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P05.14 Minimum inhibitory concentrations of metronidazole and tinidazole against trichomonas vaginalis
  1. AN Mtshali,
  2. BC Joubert,
  3. P Moodley,
  4. AW Sturm
  1. University of KwaZulu-Natal, South Africa


Introduction Syndromic management is used to control sexually transmitted diseases in South Africa. Trichomonas vaginalis causes trichomoniasis which results in vaginal discharge in symptomatic patients. This is treated with metronidazole which is included in the syndromic management antimicrobial regime. In order for this regime to be effective, the organisms causing each syndrome and their antimicrobial susceptibility profile need to be evaluated periodically to ensure that the most appropriate antimicrobial agents are included.

Methods Women 18 years and older presenting with vaginal discharge were recruited from two different clinics of KwaZulu-Natal province in South Africa. Vaginal specimens were collected using a Dacron swab and cultured in modified Diamonds medium. The minimum inhibitory concentrations (MICs) of T. vaginalis to metronidazole and tinidazole were determined in 94 positive clinical isolates using a micro-broth dilution method. Briefly trichomonads were added to Diamonds media containing two-fold dilutions (16 to 0.25 mg/L) of metronidazole or tinidazole and incubated anaerobically for 72 h. The lowest concentration at which no motile trichomonads were visualised under an inverted phase contrast microscope was considered the MIC. Propionibacterium acnes and Bacteroides fragilis were used as the resistant and sensitive controls respectively. MIC ≤ 1 mg/L was considered sensitive, MIC ≥4 mg/L was considered resistant; MIC between 1 mg/L and 4 mg/L was considered intermediate. The MIC of any isolate in the resistant range was repeated to confirm results.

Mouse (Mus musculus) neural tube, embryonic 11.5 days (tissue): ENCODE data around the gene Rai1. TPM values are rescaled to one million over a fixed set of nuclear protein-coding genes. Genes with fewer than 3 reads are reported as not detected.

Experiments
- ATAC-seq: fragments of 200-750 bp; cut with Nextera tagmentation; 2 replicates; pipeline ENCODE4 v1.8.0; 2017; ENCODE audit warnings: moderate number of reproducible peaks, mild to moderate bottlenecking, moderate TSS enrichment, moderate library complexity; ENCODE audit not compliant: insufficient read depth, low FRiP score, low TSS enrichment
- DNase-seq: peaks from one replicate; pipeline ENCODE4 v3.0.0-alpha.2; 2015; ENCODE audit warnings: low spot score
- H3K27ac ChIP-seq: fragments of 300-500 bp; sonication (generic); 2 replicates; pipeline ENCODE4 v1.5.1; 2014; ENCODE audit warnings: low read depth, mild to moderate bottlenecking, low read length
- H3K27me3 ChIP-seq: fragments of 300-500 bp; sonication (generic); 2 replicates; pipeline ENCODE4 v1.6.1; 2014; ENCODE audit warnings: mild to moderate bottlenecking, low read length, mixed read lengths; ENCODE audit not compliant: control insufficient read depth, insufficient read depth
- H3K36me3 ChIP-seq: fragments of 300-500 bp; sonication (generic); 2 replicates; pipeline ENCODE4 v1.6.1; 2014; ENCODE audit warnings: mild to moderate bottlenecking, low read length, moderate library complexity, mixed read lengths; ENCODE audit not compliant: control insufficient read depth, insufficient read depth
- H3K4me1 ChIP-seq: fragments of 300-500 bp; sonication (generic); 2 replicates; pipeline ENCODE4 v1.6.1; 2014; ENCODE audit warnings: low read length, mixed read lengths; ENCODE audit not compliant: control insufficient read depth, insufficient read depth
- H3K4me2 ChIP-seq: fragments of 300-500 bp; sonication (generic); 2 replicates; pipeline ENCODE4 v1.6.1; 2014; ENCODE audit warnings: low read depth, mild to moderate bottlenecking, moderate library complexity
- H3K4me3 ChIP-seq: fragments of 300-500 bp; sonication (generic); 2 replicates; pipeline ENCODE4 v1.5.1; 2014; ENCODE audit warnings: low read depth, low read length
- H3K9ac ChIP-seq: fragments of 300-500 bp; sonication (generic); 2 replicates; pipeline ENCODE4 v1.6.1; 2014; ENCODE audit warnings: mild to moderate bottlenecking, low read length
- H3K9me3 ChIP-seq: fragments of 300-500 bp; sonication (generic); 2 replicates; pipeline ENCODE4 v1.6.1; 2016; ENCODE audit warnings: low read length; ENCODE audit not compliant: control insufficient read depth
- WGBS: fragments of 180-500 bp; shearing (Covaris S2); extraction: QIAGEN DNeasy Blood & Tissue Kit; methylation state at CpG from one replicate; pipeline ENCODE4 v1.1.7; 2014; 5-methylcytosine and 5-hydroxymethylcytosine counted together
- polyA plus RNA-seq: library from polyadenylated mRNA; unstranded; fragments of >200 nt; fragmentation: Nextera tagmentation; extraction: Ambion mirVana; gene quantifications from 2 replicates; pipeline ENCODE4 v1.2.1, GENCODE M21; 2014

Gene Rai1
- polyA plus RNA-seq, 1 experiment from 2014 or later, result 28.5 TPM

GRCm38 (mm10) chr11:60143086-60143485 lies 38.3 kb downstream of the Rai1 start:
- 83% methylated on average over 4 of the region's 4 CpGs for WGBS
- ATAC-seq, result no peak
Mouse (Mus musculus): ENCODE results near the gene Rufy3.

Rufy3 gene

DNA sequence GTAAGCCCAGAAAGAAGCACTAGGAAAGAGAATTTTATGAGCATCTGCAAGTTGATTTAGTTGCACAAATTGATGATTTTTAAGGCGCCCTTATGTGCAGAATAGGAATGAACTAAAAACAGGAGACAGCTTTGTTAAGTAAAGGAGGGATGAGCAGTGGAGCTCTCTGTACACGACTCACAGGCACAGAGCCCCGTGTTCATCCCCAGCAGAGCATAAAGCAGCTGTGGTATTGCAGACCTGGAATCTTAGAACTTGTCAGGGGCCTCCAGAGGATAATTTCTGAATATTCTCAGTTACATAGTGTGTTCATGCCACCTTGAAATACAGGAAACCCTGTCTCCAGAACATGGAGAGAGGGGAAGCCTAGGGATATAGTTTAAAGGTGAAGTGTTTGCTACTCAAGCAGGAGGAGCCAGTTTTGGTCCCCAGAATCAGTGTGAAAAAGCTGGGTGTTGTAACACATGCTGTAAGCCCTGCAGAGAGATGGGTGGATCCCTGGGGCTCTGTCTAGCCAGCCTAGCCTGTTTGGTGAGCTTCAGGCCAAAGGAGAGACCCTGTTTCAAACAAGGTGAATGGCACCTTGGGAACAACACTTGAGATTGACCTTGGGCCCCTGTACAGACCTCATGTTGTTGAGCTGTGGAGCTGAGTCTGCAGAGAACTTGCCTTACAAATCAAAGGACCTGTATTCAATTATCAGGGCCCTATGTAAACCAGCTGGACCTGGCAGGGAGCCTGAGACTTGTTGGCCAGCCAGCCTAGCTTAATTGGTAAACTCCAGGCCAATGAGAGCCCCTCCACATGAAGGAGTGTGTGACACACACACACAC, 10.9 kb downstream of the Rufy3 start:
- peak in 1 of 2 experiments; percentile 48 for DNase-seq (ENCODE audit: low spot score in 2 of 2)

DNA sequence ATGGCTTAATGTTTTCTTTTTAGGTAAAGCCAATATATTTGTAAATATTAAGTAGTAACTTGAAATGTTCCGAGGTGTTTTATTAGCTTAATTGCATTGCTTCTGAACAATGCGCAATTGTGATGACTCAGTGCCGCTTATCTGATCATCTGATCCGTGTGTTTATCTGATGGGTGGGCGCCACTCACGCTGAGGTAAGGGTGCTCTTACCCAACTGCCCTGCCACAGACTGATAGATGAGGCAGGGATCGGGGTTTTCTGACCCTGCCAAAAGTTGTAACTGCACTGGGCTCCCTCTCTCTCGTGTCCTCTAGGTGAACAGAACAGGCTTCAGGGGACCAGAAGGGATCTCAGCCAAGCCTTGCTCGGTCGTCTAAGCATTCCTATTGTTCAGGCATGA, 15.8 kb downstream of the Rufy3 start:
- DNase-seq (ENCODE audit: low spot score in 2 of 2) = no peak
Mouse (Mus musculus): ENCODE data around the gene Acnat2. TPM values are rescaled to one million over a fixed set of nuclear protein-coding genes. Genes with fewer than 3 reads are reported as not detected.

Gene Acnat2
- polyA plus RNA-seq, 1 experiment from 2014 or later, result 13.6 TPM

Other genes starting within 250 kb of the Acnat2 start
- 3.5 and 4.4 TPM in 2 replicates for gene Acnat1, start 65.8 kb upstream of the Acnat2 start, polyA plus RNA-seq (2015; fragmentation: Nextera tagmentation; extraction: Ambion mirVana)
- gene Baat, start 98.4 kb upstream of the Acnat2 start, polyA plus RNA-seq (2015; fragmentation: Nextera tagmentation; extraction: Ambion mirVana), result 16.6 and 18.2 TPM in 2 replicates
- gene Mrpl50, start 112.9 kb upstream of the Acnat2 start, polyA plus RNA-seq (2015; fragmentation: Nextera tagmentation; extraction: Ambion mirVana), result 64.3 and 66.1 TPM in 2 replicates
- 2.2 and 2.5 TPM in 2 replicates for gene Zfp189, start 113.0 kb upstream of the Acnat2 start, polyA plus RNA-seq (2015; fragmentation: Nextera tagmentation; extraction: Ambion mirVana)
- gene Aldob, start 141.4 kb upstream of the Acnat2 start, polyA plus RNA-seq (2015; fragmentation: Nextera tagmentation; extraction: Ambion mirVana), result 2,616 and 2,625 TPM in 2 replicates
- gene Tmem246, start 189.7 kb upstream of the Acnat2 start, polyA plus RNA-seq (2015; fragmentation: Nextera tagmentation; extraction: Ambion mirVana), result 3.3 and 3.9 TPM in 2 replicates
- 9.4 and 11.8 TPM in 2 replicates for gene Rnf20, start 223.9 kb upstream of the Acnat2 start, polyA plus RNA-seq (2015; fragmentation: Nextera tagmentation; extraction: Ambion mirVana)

Results Of the 94 isolates, 17 had an MIC ≥4 mg/L indicating in vitro resistance to metronidazole while 2 isolates had an MIC  ≥4 mg/L for tinidazole. Thirty-five and 33 isolates had an MIC of 2 mg/L (intermediate) for metronidazole and tinidazole respectively.

Conclusion High MIC of T. vaginalis to metronidazole is a public health concern however more research is needed to correlate in vitro resistance with clinical failure.

Disclosure of interest statement The authors have no conflict of interest to declare. No pharmaceutical grants were received in the development of this study.

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